Are you about to go overseas for the first time? Are you looking for advice? We asked eight of our well-travelled colleagues around the office what their advice would be for a first time traveller and this is what they suggested:
“Never, ever, ever buy into touristy trinkets. You like the cherry tea while in Istanbul, yes. But you won’t ever drink it upon arrival back in South Africa. This, I promise you. Things have a way of looking and feeling more attractive abroad, so rather take a step back and think about whether this money could not actually be better spent.
Don’t buy key chains and pens – you don’t need those. Rather have a cup of coffee on a piazza in Rome instead of buying the pen that has a picture of the piazza on it.”
“Always pack a set of extra clothes and 2 - 3 clean sets of undies in a backpack to travel with as carry-on luggage, or preferably, try and take a small enough suitcase that does not have to be checked in. Having your luggage lost when arriving to your destination is the worst feeling, it’s also very uncomfortable not having a fresh change of clothes, or underwear.
And, it can also prove very expensive having to buy a new wardrobe when you have not budgeted for it, it will kill any hopes of having some nice spending money.
“Also know what your luggage limits are and stick to them, no matter what. I was recently caught off guard by an adamant airport employee who insisted on taking on my carry-on luggage. As a business class passenger I was allowed a backpack and a carry-on item which was under weight. He argued he needed to take my bag, and I naturally assumed I would get it outside the aircraft when I landed.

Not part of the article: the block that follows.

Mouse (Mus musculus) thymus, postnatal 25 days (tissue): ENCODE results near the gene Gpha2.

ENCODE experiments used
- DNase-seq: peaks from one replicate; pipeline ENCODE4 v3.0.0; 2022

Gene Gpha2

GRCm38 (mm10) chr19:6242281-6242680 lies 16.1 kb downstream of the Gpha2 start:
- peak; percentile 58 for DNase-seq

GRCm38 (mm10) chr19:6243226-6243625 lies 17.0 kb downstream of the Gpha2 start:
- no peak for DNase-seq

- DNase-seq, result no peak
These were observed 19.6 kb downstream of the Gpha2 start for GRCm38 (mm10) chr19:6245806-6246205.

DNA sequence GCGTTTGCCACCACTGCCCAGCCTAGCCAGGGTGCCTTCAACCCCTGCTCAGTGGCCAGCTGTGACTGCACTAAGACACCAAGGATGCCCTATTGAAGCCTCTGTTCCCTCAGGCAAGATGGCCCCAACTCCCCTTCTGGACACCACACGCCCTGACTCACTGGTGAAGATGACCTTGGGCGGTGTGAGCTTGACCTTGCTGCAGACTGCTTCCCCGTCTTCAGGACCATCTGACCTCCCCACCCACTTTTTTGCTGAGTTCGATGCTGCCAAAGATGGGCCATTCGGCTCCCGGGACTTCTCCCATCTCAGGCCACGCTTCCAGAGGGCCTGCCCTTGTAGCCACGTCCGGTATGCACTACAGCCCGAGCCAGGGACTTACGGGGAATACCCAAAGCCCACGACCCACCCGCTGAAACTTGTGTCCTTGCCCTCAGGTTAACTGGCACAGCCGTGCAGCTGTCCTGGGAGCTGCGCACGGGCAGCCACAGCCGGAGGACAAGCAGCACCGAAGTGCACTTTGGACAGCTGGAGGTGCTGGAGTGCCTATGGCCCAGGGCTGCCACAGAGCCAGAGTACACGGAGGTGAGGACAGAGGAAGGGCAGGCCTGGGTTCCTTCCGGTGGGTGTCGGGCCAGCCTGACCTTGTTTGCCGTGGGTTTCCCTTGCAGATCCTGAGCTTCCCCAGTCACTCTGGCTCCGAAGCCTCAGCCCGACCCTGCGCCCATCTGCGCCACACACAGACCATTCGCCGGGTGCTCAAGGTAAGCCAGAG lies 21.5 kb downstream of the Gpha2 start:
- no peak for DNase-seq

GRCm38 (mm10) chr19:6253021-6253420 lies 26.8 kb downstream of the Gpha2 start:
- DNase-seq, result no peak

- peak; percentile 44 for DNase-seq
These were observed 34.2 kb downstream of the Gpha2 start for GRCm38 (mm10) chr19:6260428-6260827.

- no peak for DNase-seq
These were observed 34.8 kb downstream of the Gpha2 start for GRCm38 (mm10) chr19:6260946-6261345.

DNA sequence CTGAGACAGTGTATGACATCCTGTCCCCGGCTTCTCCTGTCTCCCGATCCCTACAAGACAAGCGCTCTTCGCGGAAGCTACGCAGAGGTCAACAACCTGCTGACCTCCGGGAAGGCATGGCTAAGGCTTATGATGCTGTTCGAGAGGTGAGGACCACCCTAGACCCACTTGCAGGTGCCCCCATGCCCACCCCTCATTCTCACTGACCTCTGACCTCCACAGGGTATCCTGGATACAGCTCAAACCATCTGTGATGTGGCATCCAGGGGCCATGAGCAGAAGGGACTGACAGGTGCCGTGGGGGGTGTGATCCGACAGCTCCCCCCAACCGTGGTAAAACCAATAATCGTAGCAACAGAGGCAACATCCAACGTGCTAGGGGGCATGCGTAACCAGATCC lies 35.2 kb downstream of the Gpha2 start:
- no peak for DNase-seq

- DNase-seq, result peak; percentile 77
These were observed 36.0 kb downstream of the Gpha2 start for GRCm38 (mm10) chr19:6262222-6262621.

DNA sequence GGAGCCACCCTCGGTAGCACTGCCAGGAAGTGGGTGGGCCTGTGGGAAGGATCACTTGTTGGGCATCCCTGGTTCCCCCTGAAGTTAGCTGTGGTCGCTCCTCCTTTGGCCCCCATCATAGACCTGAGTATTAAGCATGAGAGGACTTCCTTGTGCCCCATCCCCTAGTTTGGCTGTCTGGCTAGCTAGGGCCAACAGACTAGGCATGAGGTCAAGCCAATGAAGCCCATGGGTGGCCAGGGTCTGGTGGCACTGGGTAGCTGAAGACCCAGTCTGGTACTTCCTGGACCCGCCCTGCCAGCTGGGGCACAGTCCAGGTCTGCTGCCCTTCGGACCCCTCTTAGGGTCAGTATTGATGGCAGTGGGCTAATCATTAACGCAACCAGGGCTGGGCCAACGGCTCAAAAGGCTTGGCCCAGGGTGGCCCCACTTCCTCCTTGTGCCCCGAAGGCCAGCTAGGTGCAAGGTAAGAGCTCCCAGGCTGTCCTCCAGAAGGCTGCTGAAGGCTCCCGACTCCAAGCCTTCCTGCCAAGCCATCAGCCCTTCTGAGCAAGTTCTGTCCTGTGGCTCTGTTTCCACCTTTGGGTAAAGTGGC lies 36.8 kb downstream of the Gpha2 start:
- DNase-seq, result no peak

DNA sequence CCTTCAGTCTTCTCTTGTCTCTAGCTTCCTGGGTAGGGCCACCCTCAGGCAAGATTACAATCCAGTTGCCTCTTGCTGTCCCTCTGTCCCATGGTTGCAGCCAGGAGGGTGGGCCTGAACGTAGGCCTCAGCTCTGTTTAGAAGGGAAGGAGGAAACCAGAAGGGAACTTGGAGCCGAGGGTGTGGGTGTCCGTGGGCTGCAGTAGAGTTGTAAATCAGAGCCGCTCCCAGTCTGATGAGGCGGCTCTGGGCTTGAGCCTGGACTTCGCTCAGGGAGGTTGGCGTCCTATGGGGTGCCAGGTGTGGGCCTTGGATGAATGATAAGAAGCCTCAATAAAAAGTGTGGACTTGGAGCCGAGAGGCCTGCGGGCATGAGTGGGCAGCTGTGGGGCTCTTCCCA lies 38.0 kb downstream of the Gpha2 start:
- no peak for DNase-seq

He said I would have my bag in Spain when I arrived there, only to find out my bag was in Germany. Luckily I got my bag back a day before travelling home.
It also didn’t help that we tried getting some new clothes in Spain and forgetting they have siestas in the afternoons we ended up in a ghost town for a good two hours waiting for stories to reopen.”
“Invest in the following tech – universal multi-plug (with USB ports), solar-powered battery pack and water-resistant headphones. These three items have saved my life and are invaluable on any journey.
“Always eat LOCAL – If you’re in Thailand eat Pad Thai, if you’re in Chili eat tacos, food that’s made locally will be considerably cheaper than anything that has to be imported (e.g Phad Thai = 60 bhat at a Thai restaurant, Steak = 2000 Bhat).
“ …but never eat what the locals eat/drink – Bacteria exists everywhere and while locals have built a tolerance to endemic germs, your tummy is highly susceptible to acting up in a foreign country. (e.g Bottled water, no ice).
“Buy local – The phrase “Tourist trap” exists for a reason. Try whenever possible to purchase from a vendor away from a city centre.
“Embrace their culture, don’t fight it – You’re in a foreign land with different people and equally bizarre customs (at least compared to what you’re used to). Embrace their culture, make memories. Remember – you’re the foreigner, you should adapt.
“Travel light – Never check in luggage and you’ll learn that you can get by on as few possessions as possible.
“Plan activities – the happiest travellers are those that make the best of the time they travel. Have a few activity-packed days and you’ll have stories and memories you can share forever.
“Start a travelling tradition – Whether it’s collecting sand or local trinkets, you’ll create a collection worth sharing as each item is linked to one of your journey’s (e.g I have an elephant from every country I’ve ever been to, so 12x items).”
“Instead of wasting money on those seemingly money-saving packages to do all the touristy things like check out the Empire State building or visit a museum or gallery without waiting in long queues etc, rather do your own research. A lot of art institutions offer free entry on certain days or times or you can get great views of a city from hotel rooftop bars.